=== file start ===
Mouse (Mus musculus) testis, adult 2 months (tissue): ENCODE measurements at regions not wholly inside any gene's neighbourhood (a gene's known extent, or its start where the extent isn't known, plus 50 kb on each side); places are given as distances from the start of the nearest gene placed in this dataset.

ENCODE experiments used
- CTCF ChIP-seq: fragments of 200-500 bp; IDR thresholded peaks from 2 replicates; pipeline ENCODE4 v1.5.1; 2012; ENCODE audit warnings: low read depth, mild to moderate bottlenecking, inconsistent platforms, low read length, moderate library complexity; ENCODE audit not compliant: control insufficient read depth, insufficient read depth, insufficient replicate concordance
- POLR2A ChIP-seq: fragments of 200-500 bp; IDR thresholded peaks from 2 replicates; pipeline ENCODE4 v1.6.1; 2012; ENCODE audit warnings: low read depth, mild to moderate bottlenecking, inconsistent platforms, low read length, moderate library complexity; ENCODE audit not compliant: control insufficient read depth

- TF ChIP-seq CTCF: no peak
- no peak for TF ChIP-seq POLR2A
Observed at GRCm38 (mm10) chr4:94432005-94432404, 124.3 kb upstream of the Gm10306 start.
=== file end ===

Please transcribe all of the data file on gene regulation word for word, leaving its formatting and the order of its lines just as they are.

Mouse (Mus musculus) testis, adult 2 months (tissue): ENCODE measurements at regions not wholly inside any gene's neighbourhood (a gene's known extent, or its start where the extent isn't known, plus 50 kb on each side); places are given as distances from the start of the nearest gene placed in this dataset.

ENCODE experiments used
- CTCF ChIP-seq: fragments of 200-500 bp; IDR thresholded peaks from 2 replicates; pipeline ENCODE4 v1.5.1; 2012; ENCODE audit warnings: low read depth, mild to moderate bottlenecking, inconsistent platforms, low read length, moderate library complexity; ENCODE audit not compliant: control insufficient read depth, insufficient read depth, insufficient replicate concordance
- POLR2A ChIP-seq: fragments of 200-500 bp; IDR thresholded peaks from 2 replicates; pipeline ENCODE4 v1.6.1; 2012; ENCODE audit warnings: low read depth, mild to moderate bottlenecking, inconsistent platforms, low read length, moderate library complexity; ENCODE audit not compliant: control insufficient read depth

- TF ChIP-seq CTCF: no peak
- no peak for TF ChIP-seq POLR2A
Observed at GRCm38 (mm10) chr4:94432005-94432404, 124.3 kb upstream of the Gm10306 start.